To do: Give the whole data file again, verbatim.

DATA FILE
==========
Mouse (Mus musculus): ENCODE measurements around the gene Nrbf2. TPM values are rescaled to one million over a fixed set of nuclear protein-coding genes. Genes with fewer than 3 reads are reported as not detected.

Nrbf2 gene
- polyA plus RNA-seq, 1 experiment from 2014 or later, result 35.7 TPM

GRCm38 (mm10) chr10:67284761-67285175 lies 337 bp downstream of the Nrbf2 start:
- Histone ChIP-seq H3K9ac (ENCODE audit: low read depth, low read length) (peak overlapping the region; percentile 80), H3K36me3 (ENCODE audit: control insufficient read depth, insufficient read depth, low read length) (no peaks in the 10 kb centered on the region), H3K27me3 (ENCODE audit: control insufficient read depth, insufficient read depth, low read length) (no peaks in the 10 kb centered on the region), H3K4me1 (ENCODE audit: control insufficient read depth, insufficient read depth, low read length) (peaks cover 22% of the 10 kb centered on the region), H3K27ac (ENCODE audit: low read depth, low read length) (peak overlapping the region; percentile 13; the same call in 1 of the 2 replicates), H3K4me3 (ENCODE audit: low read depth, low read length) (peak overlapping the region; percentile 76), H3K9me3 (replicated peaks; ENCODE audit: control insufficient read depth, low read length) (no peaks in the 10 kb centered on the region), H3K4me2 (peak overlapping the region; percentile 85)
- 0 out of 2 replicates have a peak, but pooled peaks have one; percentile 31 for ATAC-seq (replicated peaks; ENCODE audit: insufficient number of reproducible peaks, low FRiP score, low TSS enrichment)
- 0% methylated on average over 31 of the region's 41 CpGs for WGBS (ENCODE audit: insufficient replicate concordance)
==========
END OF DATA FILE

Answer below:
Mouse (Mus musculus): ENCODE measurements around the gene Nrbf2. TPM values are rescaled to one million over a fixed set of nuclear protein-coding genes. Genes with fewer than 3 reads are reported as not detected.

Nrbf2 gene
- polyA plus RNA-seq, 1 experiment from 2014 or later, result 35.7 TPM

GRCm38 (mm10) chr10:67284761-67285175 lies 337 bp downstream of the Nrbf2 start:
- Histone ChIP-seq H3K9ac (ENCODE audit: low read depth, low read length) (peak overlapping the region; percentile 80), H3K36me3 (ENCODE audit: control insufficient read depth, insufficient read depth, low read length) (no peaks in the 10 kb centered on the region), H3K27me3 (ENCODE audit: control insufficient read depth, insufficient read depth, low read length) (no peaks in the 10 kb centered on the region), H3K4me1 (ENCODE audit: control insufficient read depth, insufficient read depth, low read length) (peaks cover 22% of the 10 kb centered on the region), H3K27ac (ENCODE audit: low read depth, low read length) (peak overlapping the region; percentile 13; the same call in 1 of the 2 replicates), H3K4me3 (ENCODE audit: low read depth, low read length) (peak overlapping the region; percentile 76), H3K9me3 (replicated peaks; ENCODE audit: control insufficient read depth, low read length) (no peaks in the 10 kb centered on the region), H3K4me2 (peak overlapping the region; percentile 85)
- 0 out of 2 replicates have a peak, but pooled peaks have one; percentile 31 for ATAC-seq (replicated peaks; ENCODE audit: insufficient number of reproducible peaks, low FRiP score, low TSS enrichment)
- 0% methylated on average over 31 of the region's 41 CpGs for WGBS (ENCODE audit: insufficient replicate concordance)